Last updated on 2013.03.25
Anyway, in her tax day tear sheet, Intern Noem demonstrates her grasp of taxes, history, and selective statistics:
The non-partisan Tax Foundation estimates that this year, 100% of the income the average American earns from January 1st to April 12th (102 days) will go to pay federal, state, and local taxes for 2011. Therefore, April 12th is considered "Tax Freedom Day," the day on which the average American will start working for anything besides paying his or her taxes.
To put that in historical perspective, Tax Freedom Day in 1910 came on January 19th. Taxes that year were just 5% of a person's income. Today Tax Freedom Day comes several months later and taxes make up more than 27% of an average person's income [Congressional Intern Kristi Noem, "Tax Day Is Nothing to Celebrate," press release, 2011.04.18].
Ah, yes, 1910. The good old days, before we had a standing international military, Social Security, Medicare, Medicaid, birth control pills, or an Interstate Highway System. Intern Noem is clearly in favor of returning us to 1910 and eliminating at least some of those modern abominations.
But wait a minute: why does Noem take the historical long view here? What practical policy direction do we gain by comparing the largely horse-and-buggy government of 1910 to the modern Leviathan that spans the globe with might, money, and megabytes [I had to work for that one]? Is she trying to tell us life was better before Ronald Reagan was born? (No, no, no!)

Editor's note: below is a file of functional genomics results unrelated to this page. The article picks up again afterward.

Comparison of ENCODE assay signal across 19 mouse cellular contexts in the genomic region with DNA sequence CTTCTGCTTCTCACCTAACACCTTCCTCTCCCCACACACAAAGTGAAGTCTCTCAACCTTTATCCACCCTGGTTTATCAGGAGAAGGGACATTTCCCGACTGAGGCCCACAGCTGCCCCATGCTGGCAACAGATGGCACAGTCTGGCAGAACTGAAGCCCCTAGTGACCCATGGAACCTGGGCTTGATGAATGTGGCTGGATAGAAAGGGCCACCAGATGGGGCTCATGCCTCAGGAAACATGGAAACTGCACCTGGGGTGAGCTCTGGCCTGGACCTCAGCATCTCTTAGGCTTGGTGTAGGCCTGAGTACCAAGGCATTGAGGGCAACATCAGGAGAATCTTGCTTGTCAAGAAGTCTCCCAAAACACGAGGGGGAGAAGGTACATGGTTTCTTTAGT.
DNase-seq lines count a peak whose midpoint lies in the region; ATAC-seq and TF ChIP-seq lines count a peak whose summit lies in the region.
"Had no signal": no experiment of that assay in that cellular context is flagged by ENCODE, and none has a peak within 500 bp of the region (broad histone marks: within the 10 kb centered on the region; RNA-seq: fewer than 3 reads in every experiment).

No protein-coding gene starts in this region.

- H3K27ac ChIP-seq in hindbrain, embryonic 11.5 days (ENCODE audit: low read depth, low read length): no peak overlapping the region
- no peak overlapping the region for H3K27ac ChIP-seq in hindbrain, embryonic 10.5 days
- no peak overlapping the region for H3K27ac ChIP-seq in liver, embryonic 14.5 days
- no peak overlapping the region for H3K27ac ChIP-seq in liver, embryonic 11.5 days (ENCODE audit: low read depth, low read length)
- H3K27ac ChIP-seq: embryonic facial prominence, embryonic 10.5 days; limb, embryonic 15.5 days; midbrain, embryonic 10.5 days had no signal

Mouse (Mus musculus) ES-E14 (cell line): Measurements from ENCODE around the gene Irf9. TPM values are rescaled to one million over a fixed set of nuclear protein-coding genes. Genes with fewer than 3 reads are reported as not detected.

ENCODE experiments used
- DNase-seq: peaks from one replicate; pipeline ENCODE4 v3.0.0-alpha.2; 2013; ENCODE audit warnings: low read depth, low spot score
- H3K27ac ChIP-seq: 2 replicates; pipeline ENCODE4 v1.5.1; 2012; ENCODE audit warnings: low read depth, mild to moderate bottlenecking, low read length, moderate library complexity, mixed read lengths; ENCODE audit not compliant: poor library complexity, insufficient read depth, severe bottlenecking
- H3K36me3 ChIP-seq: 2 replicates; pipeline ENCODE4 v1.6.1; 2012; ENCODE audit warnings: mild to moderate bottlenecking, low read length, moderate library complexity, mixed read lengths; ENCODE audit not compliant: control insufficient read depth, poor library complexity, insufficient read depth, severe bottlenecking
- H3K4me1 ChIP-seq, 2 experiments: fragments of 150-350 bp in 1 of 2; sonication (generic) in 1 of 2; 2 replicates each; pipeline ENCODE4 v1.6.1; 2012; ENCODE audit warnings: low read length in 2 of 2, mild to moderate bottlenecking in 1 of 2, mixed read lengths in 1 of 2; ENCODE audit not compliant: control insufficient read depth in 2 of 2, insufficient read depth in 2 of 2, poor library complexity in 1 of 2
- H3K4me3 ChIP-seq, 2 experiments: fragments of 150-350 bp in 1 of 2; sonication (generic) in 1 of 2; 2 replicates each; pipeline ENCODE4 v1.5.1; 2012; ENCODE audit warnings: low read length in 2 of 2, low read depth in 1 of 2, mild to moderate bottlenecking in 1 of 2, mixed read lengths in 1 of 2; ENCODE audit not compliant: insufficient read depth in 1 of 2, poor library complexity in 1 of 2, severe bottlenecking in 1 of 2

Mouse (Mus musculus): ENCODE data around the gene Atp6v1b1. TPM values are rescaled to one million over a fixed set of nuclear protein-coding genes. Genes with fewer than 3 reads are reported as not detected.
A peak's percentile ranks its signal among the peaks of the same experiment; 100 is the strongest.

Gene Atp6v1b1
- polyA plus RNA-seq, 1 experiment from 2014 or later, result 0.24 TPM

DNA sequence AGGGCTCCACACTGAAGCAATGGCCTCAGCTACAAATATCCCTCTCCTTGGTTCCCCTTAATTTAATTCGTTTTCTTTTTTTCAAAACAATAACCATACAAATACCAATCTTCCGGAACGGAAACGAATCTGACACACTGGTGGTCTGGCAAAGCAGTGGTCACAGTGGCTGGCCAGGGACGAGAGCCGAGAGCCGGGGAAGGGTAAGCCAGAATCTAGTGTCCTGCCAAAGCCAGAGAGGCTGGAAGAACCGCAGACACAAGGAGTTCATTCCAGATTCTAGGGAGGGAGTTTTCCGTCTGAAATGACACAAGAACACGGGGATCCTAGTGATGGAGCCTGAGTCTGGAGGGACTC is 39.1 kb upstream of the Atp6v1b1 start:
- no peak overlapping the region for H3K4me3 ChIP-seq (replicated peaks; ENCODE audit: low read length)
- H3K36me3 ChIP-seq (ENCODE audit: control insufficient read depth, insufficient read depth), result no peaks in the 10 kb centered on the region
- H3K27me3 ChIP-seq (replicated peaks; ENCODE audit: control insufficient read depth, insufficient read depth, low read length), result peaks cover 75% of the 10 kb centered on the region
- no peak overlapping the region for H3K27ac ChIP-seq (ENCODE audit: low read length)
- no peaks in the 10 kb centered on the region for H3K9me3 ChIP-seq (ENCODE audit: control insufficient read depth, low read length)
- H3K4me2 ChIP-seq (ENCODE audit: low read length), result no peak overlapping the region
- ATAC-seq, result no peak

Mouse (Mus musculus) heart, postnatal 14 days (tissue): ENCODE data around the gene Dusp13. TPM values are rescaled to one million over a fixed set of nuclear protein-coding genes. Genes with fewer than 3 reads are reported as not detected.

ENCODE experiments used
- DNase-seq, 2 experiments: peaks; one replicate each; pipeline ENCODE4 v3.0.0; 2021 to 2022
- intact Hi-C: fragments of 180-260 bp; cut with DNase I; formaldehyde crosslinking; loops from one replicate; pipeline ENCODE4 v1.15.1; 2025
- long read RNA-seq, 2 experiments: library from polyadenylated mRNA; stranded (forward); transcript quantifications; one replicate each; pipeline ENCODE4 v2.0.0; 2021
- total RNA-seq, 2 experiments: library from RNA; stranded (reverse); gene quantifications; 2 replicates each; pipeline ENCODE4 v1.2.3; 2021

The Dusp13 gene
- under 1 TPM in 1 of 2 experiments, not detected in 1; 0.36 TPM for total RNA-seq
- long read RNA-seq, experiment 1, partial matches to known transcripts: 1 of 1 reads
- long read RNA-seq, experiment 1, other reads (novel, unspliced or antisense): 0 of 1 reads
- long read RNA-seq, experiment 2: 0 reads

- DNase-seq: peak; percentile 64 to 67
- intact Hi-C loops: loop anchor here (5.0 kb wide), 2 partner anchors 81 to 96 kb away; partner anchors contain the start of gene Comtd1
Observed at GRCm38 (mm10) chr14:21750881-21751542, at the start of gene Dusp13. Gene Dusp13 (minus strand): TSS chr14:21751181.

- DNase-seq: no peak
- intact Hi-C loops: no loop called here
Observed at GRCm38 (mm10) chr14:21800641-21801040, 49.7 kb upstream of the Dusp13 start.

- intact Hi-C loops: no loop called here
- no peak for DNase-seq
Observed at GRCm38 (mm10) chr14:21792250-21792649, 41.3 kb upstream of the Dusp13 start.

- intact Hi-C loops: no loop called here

The likely answer: Noem's minions looked at the data on "Tax Freedom Day" and found they had to go that far back to throw the rhetorical punch they wanted. According to the Tax Foundation, Tax Freedom Day is earlier under President Obama than it was any year under President George W. Bush.
|Tax Freedom Day, 1900–2011|
If Noem compared current tax rates to any year since 1960, she'd have had to say, "Gee, Cory and Rachel are right: our taxes are the lowest they've been in my lifetime. Thanks, President Obama and Democrats!" (Thanks also, says the Tax Foundation, to the recession and changes in tax law.)
Kristi Noem's comparison of our current tax burden to the tax burden in 1910 is specious. She has declared her affection for certain government programs that did not exist in 1910. Noem doesn't really want to return government to 1910 levels. She just wants to pick numbers that make her half-baked arguments look good.
Vaguely related: Actually, 1910 was a pretty good year here in South Dakota. Hamlin County, Noem's home turf, had nearly 1600 more people than it does now. A couple counties south, my beloved Lake County, unlike now, was growing... without any RV tax dodgers.
Also related: Kristi was in Madison today for a "community listening event." Did I miss the invitation to the community to attend?